Don't slander your friends on Facebook or you will be sued.

2013-02-02 06:40

The High Court has set a new legal precedent after it granted a South African Facebook user an interdict preventing a friend from posting about his personal life after she insulted him on the site. You may now have to be a little bit more conservative when posting about the details of your friends’ personal lives on Facebook or face a case of defamation. In court the applicant sought an interdict and restraining order against the respondent from posting any information pertaining to him on Facebook or any other social media. The respondent was the author of the following posting on Facebook about the Applicant:

I wonder too what happened to the person who I counted as a best friend for 15 years, and how this behaviour is justified.  Remember I see the broken hearted faces of your girls every day. Should we blame the alcohol, the drugs, the church, or are they more reasons to not have to take responsibility for the consequences of your own behaviour? But mostly I wonder whether, when you look in the mirror in your drunken testosterone haze, do you still see a man?

The Judge mentioned that it was common cause that the applicant enjoyed a good party and that he liked his social intercourse to be lubricated with alcoholic beverages and that he often communicated on both Twitter and Facebook. The respondent had relied on these facts as grounds of justification for publishing the posting in question. The respondent refused to remove the posting, despite having been requested so to do by the applicant, acting through his attorney.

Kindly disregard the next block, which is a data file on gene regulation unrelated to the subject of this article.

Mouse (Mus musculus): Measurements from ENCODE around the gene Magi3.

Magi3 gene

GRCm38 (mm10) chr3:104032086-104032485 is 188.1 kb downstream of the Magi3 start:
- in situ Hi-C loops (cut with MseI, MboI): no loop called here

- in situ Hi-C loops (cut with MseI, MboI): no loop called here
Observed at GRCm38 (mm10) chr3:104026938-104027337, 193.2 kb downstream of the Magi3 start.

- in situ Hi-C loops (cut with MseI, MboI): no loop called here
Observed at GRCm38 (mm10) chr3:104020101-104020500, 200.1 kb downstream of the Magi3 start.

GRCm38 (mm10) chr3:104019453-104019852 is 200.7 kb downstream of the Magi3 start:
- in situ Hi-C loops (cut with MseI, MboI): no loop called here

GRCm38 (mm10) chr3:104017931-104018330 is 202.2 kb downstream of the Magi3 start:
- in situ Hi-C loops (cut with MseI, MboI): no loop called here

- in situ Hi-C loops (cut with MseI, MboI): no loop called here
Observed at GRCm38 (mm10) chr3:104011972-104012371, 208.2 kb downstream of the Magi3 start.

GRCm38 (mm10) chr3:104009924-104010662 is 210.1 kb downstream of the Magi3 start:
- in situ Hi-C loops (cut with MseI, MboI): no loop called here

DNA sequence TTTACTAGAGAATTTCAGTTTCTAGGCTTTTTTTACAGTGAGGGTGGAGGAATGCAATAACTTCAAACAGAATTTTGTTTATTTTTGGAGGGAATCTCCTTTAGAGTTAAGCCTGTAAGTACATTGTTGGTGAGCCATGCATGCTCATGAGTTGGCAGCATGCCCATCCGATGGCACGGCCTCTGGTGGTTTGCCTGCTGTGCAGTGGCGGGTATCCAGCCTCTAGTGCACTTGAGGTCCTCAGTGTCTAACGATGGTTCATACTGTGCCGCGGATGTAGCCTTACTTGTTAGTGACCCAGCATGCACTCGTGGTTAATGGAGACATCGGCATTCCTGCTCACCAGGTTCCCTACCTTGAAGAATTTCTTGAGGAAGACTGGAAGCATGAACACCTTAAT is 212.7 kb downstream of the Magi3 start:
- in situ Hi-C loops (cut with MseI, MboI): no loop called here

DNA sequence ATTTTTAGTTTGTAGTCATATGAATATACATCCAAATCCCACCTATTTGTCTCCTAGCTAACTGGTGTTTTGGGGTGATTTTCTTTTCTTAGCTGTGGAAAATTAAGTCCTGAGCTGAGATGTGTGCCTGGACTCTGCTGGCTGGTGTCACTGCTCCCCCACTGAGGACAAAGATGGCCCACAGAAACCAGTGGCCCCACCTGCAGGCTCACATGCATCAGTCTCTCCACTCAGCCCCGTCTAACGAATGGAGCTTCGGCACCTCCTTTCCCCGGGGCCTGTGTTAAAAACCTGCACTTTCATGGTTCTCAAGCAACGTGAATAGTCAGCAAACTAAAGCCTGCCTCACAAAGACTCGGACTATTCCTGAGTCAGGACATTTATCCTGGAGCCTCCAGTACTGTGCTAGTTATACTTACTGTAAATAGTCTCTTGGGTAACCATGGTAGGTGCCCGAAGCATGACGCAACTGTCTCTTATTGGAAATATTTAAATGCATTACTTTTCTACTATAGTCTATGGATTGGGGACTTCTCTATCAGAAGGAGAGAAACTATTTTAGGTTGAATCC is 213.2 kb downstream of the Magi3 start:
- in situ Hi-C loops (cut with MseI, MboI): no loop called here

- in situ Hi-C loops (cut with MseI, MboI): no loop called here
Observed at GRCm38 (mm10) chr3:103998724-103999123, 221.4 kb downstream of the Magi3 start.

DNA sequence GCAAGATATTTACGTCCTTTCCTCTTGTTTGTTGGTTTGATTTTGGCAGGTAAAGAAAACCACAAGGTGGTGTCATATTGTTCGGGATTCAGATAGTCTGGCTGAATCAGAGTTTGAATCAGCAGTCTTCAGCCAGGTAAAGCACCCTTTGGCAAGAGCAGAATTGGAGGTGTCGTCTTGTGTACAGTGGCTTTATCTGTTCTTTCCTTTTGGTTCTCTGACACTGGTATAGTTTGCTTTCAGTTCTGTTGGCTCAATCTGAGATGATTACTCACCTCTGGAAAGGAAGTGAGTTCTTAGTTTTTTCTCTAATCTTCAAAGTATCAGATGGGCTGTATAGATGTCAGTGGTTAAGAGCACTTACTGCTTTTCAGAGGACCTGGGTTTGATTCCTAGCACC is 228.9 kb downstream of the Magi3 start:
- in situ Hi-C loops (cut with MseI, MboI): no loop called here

The applicant separated from his wife and the respondent had been a close friend of the applicant. This friendship extended back from the time before the applicant married his wife. In fact, she was jointly appointed to be the guardian of their three minor children. The applicant and his estranged wife were engaged in a divorce action and the applicant’s estranged wife was residing with the respondent. The parties’ two minor daughters have been residing with the applicant and were both friends on Facebook with the respondent.

The applicant complained that the posting in question published information which portrayed him as a father who does not provide financially for his family, a father who would rather go out drinking than caring for his family and a person who has a problem with drugs and alcohol. Our law provides rights to privacy and to freedom of expression which originated from ancient Roman Law and enshrined in our Constitution. Facebook and other social media have created tensions for these rights in ways that could not have been foreseen by the Roman Emperor or the founders of our Constitution.

The court emphasised that the pace of the march of technological progress has quickened to the extent that the social changes that result therefrom require high levels of skill not only from the courts, which must respond appropriately, but also from the lawyers who prepare cases such as this for adjudication.

The privacy settings on Facebook enable a user to do the following:

To control the list of friends;

To determine when to ‘check in’;

Remove oneself from Facebook search results where one does not want people to be able to search Facebook for information about one;